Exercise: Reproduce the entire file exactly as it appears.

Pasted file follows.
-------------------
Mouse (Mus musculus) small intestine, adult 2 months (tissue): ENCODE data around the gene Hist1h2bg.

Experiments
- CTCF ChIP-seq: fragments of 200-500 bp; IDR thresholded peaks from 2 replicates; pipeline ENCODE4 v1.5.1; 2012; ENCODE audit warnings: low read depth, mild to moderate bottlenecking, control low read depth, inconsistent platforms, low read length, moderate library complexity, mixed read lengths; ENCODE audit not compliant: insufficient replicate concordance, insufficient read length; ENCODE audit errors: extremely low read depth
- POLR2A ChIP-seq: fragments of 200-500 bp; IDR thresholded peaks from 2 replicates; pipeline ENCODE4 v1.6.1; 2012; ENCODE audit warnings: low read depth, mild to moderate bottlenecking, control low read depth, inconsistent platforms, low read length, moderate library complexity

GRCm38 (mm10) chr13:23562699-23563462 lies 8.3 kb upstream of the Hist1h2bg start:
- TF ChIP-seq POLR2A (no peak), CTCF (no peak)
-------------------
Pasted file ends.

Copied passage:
Mouse (Mus musculus) small intestine, adult 2 months (tissue): ENCODE data around the gene Hist1h2bg.

Experiments
- CTCF ChIP-seq: fragments of 200-500 bp; IDR thresholded peaks from 2 replicates; pipeline ENCODE4 v1.5.1; 2012; ENCODE audit warnings: low read depth, mild to moderate bottlenecking, control low read depth, inconsistent platforms, low read length, moderate library complexity, mixed read lengths; ENCODE audit not compliant: insufficient replicate concordance, insufficient read length; ENCODE audit errors: extremely low read depth
- POLR2A ChIP-seq: fragments of 200-500 bp; IDR thresholded peaks from 2 replicates; pipeline ENCODE4 v1.6.1; 2012; ENCODE audit warnings: low read depth, mild to moderate bottlenecking, control low read depth, inconsistent platforms, low read length, moderate library complexity

GRCm38 (mm10) chr13:23562699-23563462 lies 8.3 kb upstream of the Hist1h2bg start:
- TF ChIP-seq POLR2A (no peak), CTCF (no peak)